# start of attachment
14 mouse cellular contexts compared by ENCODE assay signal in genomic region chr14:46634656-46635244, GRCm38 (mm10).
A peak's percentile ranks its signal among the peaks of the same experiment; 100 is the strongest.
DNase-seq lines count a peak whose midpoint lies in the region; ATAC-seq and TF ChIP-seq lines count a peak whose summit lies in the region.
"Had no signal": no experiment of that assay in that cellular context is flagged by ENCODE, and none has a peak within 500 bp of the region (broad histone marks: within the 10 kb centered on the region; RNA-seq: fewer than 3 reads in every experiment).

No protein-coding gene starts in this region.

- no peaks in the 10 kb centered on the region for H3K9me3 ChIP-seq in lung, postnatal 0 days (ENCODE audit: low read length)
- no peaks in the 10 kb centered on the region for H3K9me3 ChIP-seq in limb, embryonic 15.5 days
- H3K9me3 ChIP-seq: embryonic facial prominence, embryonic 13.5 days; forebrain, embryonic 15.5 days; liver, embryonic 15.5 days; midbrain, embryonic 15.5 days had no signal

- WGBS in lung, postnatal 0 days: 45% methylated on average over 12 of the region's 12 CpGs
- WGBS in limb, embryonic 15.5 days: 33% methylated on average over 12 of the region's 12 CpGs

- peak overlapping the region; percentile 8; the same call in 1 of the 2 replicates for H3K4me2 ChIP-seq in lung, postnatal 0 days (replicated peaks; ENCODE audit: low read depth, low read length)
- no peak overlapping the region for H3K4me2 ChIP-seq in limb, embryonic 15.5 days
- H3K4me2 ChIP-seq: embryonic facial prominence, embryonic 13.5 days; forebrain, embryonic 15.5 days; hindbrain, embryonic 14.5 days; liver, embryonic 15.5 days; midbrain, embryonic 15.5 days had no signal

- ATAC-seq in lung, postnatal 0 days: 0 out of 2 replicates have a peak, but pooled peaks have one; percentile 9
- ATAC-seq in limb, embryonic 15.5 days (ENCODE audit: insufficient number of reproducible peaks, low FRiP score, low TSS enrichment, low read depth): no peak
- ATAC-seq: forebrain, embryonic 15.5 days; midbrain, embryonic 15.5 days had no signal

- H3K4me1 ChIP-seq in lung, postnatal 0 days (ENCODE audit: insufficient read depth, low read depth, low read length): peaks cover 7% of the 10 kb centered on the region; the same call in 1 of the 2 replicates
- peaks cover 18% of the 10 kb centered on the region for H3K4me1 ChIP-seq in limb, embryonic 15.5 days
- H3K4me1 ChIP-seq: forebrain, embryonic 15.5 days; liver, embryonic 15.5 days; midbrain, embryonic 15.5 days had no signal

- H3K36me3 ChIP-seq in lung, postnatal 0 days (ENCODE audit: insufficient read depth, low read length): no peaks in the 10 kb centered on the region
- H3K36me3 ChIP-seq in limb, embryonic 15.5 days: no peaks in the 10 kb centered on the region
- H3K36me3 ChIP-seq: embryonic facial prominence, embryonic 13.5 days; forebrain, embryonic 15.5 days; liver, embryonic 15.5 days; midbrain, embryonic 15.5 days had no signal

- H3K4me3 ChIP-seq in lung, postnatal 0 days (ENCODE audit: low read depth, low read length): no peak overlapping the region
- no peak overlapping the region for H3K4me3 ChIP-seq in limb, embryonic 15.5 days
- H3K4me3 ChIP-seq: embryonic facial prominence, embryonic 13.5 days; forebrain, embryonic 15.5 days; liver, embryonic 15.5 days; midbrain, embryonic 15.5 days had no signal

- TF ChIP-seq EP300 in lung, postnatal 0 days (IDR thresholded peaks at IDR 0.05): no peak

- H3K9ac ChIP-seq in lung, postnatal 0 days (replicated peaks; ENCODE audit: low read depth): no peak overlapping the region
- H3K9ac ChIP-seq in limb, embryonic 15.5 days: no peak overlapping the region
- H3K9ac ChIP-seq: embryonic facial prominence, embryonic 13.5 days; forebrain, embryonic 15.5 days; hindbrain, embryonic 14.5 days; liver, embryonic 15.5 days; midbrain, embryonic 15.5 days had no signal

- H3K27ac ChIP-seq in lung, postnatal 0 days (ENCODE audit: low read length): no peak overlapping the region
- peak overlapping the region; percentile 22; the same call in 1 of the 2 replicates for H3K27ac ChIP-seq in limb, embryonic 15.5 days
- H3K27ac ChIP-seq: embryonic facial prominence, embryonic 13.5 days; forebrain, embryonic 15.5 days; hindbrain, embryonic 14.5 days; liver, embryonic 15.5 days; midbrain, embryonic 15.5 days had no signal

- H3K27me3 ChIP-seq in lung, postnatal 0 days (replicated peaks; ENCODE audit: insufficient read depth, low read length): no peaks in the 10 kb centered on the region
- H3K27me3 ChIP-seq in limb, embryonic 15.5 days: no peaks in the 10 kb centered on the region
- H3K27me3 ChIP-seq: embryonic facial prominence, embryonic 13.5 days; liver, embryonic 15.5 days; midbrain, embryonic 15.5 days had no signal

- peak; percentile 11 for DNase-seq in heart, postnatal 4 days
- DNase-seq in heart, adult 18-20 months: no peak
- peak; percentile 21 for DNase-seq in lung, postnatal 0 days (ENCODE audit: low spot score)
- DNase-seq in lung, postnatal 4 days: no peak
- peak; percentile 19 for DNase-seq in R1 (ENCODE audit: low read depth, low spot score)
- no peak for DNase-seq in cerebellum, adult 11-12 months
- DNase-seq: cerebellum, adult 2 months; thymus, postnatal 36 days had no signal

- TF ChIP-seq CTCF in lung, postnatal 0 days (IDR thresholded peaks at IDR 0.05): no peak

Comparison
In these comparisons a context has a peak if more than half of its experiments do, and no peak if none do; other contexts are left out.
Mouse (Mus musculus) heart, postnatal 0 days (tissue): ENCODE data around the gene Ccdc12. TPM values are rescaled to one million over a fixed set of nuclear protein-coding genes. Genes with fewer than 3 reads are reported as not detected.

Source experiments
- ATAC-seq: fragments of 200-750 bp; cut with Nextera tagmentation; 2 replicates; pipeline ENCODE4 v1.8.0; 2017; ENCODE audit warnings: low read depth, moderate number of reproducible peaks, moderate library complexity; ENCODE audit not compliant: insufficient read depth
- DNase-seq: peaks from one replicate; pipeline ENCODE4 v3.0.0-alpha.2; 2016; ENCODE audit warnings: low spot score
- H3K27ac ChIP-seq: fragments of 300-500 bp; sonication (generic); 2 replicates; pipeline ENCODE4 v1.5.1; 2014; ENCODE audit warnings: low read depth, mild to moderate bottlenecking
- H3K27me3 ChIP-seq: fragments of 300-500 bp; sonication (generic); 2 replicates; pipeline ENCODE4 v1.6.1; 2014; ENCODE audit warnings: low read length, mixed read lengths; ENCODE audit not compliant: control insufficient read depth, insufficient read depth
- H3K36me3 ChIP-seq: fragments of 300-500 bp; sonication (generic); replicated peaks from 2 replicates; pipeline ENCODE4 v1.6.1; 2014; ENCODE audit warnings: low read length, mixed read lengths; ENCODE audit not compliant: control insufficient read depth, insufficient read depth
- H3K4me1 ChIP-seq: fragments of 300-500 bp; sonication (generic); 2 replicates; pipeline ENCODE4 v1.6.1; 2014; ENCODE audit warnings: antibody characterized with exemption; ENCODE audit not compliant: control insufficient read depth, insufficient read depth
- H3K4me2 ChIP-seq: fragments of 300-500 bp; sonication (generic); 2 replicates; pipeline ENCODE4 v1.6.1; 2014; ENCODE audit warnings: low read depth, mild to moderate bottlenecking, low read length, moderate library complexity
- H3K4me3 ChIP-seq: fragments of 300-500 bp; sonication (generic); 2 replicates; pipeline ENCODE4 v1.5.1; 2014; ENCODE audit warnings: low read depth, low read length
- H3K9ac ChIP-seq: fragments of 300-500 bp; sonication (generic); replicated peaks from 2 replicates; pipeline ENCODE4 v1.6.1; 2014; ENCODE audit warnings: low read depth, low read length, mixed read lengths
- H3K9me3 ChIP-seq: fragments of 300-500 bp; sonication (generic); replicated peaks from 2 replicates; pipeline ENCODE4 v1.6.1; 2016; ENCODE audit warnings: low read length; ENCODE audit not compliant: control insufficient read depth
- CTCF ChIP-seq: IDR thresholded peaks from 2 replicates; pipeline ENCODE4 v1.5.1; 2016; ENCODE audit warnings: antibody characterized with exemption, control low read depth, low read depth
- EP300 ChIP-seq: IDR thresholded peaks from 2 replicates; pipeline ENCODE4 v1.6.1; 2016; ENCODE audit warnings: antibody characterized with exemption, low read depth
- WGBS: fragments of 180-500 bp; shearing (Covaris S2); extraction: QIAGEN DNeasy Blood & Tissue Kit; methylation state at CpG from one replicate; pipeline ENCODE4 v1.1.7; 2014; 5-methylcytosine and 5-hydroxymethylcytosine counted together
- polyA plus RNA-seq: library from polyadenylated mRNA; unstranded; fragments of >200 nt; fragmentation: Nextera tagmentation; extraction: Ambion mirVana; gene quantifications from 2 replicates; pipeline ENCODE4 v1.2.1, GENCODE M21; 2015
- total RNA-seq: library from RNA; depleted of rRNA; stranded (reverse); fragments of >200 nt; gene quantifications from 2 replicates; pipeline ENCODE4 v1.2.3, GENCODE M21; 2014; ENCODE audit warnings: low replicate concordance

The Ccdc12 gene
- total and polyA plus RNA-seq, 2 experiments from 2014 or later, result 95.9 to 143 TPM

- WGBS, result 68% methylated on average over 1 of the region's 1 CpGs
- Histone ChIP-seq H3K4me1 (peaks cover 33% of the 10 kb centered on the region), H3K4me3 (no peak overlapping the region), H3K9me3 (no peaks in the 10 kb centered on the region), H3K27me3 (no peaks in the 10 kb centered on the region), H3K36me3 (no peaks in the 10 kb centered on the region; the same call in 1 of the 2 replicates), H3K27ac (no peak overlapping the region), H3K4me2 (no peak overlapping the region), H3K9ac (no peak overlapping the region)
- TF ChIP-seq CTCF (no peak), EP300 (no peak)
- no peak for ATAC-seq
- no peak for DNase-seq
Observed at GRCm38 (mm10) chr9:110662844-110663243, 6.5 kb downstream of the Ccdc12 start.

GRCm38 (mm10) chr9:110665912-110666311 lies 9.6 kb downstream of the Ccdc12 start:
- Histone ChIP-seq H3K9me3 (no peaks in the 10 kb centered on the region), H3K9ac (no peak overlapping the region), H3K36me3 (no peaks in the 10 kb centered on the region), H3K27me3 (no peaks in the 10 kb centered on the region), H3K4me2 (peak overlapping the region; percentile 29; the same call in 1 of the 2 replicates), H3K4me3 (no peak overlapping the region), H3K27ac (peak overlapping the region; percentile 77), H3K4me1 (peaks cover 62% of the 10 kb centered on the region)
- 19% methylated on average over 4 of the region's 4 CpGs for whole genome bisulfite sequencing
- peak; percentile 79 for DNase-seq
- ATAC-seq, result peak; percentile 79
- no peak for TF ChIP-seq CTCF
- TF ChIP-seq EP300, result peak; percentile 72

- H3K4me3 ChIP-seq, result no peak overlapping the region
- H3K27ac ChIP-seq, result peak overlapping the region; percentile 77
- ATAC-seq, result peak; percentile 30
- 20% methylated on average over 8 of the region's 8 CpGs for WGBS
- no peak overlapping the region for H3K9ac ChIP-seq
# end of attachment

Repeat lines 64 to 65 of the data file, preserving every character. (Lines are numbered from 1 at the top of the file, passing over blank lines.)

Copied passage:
- total and polyA plus RNA-seq, 2 experiments from 2014 or later, result 95.9 to 143 TPM

- WGBS, result 68% methylated on average over 1 of the region's 1 CpGs